Jon Verney makes his multi-hued prints by using the sulfur-rich water and mud in hot springs and geysers to bleach and tone silver-based prints. Verney first tried the process at a hot spring in Italy, and has since traveled to hot springs in Iceland, Yellowstone National Park in Wyoming and the Salton Sea in southern California to make the images in his “Thermophile” series. “It was like painting with the earth,” Verney tells the magazine of the Stamps School of Art & Design at the University of Michigan. An MFA student at Stamps, Verney will be showing his thesis show alongside his classmates’ projects tonight through April 2 in Ann Arbor, Michigan.
He explains that he got the idea from Romeo DiLoreto, a darkroom master Verney met while working in Italy as a darkroom technician, responsible for mixing chemicals for sepia toning. To make a sepia print, a black-and-white print is placed in a bleaching agent “which erases the image and reverts the silver in the emulsion back into an undeveloped state,” he says. When the bleached print is put into a bath of sodium sulfide, “the sulfur latches onto the silver and forms silver sulfide, a new chemical compound that causes the image to redevelop in warm brown tones.” DiLoreto noted that the high concentration of sulphur in a hot spring could turn a bleached photo to sepia. Verney took a bleached print to a local hot spring to try it. Watching the paper change color and then seeing a bronze-colored image appear was “a baptismal experience,” he says.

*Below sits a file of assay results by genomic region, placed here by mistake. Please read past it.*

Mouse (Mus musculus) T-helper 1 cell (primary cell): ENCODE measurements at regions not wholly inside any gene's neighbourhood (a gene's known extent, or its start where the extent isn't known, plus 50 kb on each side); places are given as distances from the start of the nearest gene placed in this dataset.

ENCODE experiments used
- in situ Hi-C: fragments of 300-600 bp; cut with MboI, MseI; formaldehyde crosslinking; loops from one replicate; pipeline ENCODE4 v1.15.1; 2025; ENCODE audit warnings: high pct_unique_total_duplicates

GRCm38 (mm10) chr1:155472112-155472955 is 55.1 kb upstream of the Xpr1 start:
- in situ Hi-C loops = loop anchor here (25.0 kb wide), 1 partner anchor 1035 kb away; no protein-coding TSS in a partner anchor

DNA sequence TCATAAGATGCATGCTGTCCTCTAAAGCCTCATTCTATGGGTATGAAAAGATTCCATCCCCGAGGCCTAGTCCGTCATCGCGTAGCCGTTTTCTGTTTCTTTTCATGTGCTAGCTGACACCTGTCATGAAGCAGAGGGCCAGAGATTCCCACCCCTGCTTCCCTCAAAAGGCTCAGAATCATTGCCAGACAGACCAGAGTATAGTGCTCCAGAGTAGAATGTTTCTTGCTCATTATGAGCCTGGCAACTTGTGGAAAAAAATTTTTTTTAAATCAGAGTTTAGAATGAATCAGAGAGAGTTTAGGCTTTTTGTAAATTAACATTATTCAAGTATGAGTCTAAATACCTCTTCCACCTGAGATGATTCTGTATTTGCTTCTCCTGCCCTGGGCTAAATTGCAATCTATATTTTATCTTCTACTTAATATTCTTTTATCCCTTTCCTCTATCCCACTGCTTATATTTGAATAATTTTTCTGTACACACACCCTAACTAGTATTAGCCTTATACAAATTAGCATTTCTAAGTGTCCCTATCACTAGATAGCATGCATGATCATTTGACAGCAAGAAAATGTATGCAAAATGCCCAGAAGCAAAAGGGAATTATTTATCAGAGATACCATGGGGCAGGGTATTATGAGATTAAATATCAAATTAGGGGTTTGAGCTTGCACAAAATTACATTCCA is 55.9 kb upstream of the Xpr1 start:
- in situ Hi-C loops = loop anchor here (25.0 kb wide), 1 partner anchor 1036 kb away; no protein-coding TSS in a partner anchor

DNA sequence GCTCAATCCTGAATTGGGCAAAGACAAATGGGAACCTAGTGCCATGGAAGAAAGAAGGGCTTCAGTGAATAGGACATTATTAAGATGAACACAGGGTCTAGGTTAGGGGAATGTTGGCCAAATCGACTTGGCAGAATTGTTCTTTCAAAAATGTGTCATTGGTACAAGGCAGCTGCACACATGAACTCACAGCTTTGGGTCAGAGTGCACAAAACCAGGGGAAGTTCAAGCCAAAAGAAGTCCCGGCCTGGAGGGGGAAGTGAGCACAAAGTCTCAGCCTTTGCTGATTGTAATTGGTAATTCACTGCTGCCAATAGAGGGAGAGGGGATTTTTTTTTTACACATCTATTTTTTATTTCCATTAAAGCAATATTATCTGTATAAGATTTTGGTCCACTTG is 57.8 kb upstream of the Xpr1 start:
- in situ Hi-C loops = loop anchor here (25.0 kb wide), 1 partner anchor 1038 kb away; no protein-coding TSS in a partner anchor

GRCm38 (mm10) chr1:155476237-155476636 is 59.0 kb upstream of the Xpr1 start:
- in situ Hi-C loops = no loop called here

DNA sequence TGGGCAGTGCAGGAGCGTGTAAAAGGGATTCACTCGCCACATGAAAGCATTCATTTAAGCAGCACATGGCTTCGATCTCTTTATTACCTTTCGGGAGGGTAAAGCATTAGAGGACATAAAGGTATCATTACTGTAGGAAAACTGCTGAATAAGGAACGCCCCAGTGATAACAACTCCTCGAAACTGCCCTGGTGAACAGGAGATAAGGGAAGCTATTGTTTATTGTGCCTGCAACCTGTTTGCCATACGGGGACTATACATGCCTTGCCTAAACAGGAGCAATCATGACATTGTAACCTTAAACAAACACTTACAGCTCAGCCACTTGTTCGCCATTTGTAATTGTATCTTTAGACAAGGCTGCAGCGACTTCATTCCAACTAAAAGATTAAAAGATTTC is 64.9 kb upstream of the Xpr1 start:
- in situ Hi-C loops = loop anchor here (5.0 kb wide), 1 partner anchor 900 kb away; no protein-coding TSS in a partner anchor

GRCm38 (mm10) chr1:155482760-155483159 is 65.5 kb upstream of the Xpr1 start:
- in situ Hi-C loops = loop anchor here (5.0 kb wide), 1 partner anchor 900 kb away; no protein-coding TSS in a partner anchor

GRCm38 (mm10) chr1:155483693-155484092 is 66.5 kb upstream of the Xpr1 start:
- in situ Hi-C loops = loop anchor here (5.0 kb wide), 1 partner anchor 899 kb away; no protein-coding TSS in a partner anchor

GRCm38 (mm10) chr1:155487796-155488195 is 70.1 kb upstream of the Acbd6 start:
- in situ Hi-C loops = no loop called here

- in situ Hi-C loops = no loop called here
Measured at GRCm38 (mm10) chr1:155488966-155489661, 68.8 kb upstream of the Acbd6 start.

He’s since discovered that he can get a wide range of hues at different hot springs, depending on the temperature, acidity or mineral content of the water. “I realized that along with the sulfur, the water also contained a rich array of other dissolved elements—iron, calcium, aluminum, nickel—and these molecules would also bond to the silver, fusing and forming new compounds.”
Each print is unique, influenced by factors such as how long the image is in contact with the water. Like every lover of alternative processes, Verney appreciates the element of chance and uncertainty.
Working with boiling mud and sulfurous water requires some daring and ingenuity, of course. He sometimes puts prints in an old peanut butter jar with holes cut into the lid. He hurls the jar into a steaming pool, then he pulls it back in by a string. Check out the article in the Stamps publication and visit Verney’s website to see his images and how he hurls a jar over the edge of a crater.